The result is extraordinary tracks like 'They're All Ks and Qs Lucien'. Opening with Rochford primarily playing cross stick percussion, with an electronic rhythm underneath, the track at first seems to be the most straightforward of any on the record. The saxophones don't challenge this with a lead that plays with delicate, fanciful riffs, whilst the bass meanders in the background in hypnotic fashion. Then about three minutes in the saxophones almost disappear (faded out so that you almost don't notice), with just the rhythm section driving on and swells of electronica rising and falling in the mix. There's a pause, a yell, a sudden up-swing in the beat, and the saxophones return, more cacophonous than before. The drums (live and electronic) and the bass grow louder and seem to coalesce. The whole thing builds until it's unclear which instruments are playing, or whether we're just hearing the manipulation of the instruments we heard moments before. It's sheer noise and, almost as soon as it arrives, it fractures under its own tension and falls away to that same ambient void which opened the record.

In Each And Every One exemplifies the idea of music as an experience. Whilst it might not pull the tropes of a soundtrack album, it does have a cinematic quality. The loose, freeform nature creating visceral soundscapes that are often hard to ignore. 'WW', which immediately follows 'They're All Ks and Qs Lucien' is perhaps as close to free jazz as this record goes. There's no hook, the drums are played with such ferocity that it's almost like Seb Rochford is channeling Animal from The Muppets. 'WW' staggers in to view and then proceeds to spend 4 minutes clattering down the stairs.

In many ways it might be that the insanity of 'WW' has messed up the rest of the album, because what follows is 'Lost in Death 2' (the first part of which follows a few tracks later). Here Tom Herbert's bass playing gets to take centre stage - first with a powerful, driving opener and then throughout the song, as his deep notes are almost impossible to ignore. Electronic sounds ping around the track like sonar, or laser-fire deflected from a wall.

The latter half of 'Lost in Death 2' really shows Pete Wareham's influence on the record as the saxophones adopt the middle-eastern rhythms and inflections that characterised last year's Melt Yourself Down album. With an ominous opening (deep bass and melancholic saxophone), only to then transition into something far more liberating, it's almost as though the song itself is trying to compel you to feel something other than your own human mortality. There's something distinctly playful about ordering a duo of tracks named 'Lost in Death' the wrong way round, especially when one is followed by 'Life and Life'. Some kind of cosmic joke.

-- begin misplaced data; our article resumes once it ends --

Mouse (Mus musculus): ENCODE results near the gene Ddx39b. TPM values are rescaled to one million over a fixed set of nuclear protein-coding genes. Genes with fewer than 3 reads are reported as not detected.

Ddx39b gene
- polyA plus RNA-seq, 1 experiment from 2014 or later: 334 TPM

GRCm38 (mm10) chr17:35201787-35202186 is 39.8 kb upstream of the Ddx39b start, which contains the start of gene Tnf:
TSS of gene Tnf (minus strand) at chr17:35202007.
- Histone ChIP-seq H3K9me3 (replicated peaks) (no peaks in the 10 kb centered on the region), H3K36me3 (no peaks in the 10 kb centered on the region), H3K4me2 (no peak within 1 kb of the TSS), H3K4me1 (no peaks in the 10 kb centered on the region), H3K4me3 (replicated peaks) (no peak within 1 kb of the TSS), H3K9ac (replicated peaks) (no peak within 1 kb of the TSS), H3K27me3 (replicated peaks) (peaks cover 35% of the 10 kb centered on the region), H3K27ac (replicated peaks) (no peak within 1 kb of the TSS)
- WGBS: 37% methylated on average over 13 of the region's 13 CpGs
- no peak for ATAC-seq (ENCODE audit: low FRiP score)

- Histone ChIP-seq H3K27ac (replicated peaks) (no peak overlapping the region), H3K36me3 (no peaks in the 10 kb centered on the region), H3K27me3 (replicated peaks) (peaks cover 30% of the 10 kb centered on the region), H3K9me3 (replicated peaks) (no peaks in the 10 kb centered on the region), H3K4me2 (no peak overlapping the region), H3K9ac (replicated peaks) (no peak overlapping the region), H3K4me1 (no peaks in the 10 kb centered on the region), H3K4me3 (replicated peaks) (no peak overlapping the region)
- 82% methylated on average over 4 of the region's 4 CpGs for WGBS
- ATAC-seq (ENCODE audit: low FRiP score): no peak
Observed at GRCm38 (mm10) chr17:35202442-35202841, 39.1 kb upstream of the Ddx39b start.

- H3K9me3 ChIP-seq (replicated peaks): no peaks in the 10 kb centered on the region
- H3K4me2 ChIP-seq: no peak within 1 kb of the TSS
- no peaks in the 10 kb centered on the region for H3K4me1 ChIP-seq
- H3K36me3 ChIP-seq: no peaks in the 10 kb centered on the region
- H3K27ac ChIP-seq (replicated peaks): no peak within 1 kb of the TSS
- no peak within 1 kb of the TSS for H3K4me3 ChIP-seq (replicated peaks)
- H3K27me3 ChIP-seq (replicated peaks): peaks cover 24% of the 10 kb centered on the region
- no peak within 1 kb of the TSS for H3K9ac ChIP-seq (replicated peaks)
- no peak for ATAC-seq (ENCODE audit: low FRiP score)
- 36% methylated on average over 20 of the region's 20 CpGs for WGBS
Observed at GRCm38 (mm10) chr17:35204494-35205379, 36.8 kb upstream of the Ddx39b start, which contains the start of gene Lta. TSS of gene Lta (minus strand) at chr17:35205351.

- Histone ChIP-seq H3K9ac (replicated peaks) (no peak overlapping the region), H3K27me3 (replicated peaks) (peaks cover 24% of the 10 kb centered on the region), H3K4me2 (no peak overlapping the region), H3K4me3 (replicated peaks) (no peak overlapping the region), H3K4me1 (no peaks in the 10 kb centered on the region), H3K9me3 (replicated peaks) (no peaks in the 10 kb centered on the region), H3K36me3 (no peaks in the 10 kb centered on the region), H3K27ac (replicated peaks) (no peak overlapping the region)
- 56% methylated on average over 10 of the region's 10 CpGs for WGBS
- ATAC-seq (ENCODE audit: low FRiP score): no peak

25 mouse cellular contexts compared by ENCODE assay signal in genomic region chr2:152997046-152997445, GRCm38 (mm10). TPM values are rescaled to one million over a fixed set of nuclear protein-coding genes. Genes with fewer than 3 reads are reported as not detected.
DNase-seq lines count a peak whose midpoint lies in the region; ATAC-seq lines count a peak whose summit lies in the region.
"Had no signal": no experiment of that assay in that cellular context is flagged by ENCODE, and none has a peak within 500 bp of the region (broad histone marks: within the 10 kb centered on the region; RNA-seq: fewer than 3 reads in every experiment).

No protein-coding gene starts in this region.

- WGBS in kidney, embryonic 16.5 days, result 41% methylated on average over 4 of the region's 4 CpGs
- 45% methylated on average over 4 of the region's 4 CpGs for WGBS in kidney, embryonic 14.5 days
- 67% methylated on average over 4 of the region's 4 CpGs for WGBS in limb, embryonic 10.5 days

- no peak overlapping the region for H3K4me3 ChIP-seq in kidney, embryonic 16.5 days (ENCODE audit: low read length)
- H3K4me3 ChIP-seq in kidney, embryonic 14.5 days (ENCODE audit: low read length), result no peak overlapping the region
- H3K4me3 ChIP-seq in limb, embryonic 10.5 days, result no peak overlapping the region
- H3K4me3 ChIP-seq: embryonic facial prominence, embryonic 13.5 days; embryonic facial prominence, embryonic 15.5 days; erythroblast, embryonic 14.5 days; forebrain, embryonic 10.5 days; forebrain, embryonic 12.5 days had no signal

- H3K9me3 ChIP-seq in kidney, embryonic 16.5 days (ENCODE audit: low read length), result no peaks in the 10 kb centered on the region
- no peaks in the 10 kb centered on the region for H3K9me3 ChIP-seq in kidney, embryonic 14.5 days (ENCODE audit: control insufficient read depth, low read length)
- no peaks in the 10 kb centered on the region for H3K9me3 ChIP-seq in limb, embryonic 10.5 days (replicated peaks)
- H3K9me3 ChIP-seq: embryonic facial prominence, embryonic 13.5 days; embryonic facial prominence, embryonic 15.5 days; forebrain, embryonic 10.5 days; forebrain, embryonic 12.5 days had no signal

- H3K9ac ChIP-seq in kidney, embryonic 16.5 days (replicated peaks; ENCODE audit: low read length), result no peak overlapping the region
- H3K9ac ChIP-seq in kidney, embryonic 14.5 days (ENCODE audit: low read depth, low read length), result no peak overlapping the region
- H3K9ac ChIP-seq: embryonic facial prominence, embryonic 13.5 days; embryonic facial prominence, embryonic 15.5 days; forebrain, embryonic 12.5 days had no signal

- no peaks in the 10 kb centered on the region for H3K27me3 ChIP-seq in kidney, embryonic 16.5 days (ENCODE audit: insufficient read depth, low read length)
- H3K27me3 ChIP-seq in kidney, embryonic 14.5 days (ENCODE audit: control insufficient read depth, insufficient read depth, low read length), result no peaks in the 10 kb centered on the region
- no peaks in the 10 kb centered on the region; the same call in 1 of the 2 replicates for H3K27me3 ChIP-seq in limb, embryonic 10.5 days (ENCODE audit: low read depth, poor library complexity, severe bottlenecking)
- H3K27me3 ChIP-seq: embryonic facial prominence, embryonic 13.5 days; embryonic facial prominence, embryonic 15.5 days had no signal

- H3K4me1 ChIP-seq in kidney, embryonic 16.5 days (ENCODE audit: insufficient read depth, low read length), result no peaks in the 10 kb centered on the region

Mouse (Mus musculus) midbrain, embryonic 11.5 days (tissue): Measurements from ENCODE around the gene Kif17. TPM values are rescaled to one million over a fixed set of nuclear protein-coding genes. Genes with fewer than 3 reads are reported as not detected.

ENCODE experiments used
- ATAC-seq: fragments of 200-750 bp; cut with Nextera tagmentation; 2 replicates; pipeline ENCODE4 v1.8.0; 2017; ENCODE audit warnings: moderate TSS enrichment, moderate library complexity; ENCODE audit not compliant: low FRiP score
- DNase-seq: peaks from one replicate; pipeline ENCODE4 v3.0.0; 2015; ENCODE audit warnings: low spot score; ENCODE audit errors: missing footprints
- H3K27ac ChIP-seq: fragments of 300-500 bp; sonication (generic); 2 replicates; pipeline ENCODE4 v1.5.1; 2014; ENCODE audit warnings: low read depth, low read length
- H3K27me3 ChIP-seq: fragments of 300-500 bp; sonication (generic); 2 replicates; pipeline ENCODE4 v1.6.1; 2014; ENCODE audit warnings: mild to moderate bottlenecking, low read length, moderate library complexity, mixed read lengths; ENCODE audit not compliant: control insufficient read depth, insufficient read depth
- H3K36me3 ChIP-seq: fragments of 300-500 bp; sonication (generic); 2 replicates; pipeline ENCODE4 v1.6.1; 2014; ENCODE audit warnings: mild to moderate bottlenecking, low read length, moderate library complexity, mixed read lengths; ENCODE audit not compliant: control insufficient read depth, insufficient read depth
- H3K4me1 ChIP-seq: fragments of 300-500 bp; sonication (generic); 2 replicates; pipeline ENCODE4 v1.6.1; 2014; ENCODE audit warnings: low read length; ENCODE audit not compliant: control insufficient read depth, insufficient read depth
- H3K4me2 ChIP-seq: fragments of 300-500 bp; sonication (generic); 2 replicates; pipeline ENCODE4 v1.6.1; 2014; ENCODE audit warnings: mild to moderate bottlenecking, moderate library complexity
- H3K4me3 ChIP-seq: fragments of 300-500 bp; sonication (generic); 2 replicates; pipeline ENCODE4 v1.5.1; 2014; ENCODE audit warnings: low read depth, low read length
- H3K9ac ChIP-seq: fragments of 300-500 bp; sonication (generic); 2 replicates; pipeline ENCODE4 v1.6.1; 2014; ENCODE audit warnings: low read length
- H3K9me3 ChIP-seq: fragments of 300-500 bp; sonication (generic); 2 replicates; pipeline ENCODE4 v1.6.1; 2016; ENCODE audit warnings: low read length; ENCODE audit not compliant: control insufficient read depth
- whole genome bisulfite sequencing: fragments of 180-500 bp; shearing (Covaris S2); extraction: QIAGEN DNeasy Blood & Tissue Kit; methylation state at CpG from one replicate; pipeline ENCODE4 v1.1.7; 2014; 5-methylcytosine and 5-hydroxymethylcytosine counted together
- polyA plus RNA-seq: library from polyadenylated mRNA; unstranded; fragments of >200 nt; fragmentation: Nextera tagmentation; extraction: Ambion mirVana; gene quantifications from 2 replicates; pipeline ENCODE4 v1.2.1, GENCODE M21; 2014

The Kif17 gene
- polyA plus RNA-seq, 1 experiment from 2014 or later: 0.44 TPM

The song's opposite number meanwhile is a mellower piece. An eastern rhythm and scattered saxophones play over ambient waves. There is a sense throughout In Each And Every One that we're being lead in circles. Just as soon as you think the band is moving towards more traditional jazz styles, it transports you back to the desolate ambience of 'Open See'. There's a song cycle here, but it's worth considering that the band have purposefully constructed its fragments in the wrong order. Or perhaps that's the joke? Why search for rhyme or reason when there is none to be found? There's no logic here, just music. Hopefully you feel, or maybe discover something that keeps you coming back for more. Some strange seductive quality you can't give a name to but will enrich your existence.

The album ends with 'Sometimes'. It opens with a single bongo and is slowly joined by a drum and then a bass line, before sultry, echoing saxophones join the mix. It's possibly the most atmospheric moment on the album (which is strange given the ambience of 'Open See' or the haunted electronics of 'Two Storms'), but unlike the other songs its direction remains shrouded. Is it ominous? Melancholic? It's unclear. The rhythm never lets up, but all the other players move in and out of the song, passersby from other lives, glimpses at worlds beyond. There are saxophone squeals like the ones on 'Two Storms' and 'Life and Life', their are swells of electronica like 'Open See'.

It is, personally, the perfect way to end an album that is at times transcendent, fantastical and chaotic. It ends as it began with the players slowly fading out one by one. A great silence falls, one that feels like a natural end to an album that is truly captivating throughout. Polar Bear have created an album so rich and textured that to hear silence at the end of 'Sometimes' is almost like an existential question; is this silence the promise of imminent life to fill that void, or is the end of all things - death?